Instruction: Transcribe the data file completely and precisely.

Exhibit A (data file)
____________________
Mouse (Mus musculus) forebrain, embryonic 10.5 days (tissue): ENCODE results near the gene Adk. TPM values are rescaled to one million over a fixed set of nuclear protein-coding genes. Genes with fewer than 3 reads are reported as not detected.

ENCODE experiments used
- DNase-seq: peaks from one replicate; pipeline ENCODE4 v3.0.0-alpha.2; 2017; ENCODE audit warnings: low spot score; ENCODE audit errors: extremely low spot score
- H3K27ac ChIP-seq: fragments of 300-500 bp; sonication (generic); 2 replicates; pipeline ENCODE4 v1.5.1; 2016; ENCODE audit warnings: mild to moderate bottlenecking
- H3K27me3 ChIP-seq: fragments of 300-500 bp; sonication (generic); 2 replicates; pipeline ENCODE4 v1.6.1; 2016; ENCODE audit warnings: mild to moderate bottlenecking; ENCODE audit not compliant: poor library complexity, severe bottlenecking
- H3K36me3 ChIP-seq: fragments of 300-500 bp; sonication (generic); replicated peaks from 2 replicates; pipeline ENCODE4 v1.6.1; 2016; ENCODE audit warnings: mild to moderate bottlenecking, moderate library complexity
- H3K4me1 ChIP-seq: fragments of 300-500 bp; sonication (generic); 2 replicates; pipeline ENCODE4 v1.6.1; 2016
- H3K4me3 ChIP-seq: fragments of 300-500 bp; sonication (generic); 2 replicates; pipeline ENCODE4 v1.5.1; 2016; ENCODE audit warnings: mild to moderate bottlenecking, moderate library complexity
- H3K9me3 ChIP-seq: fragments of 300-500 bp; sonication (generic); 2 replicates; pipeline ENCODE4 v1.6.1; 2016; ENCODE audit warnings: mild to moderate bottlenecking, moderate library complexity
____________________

Mouse (Mus musculus) forebrain, embryonic 10.5 days (tissue): ENCODE results near the gene Adk. TPM values are rescaled to one million over a fixed set of nuclear protein-coding genes. Genes with fewer than 3 reads are reported as not detected.

ENCODE experiments used
- DNase-seq: peaks from one replicate; pipeline ENCODE4 v3.0.0-alpha.2; 2017; ENCODE audit warnings: low spot score; ENCODE audit errors: extremely low spot score
- H3K27ac ChIP-seq: fragments of 300-500 bp; sonication (generic); 2 replicates; pipeline ENCODE4 v1.5.1; 2016; ENCODE audit warnings: mild to moderate bottlenecking
- H3K27me3 ChIP-seq: fragments of 300-500 bp; sonication (generic); 2 replicates; pipeline ENCODE4 v1.6.1; 2016; ENCODE audit warnings: mild to moderate bottlenecking; ENCODE audit not compliant: poor library complexity, severe bottlenecking
- H3K36me3 ChIP-seq: fragments of 300-500 bp; sonication (generic); replicated peaks from 2 replicates; pipeline ENCODE4 v1.6.1; 2016; ENCODE audit warnings: mild to moderate bottlenecking, moderate library complexity
- H3K4me1 ChIP-seq: fragments of 300-500 bp; sonication (generic); 2 replicates; pipeline ENCODE4 v1.6.1; 2016
- H3K4me3 ChIP-seq: fragments of 300-500 bp; sonication (generic); 2 replicates; pipeline ENCODE4 v1.5.1; 2016; ENCODE audit warnings: mild to moderate bottlenecking, moderate library complexity
- H3K9me3 ChIP-seq: fragments of 300-500 bp; sonication (generic); 2 replicates; pipeline ENCODE4 v1.6.1; 2016; ENCODE audit warnings: mild to moderate bottlenecking, moderate library complexity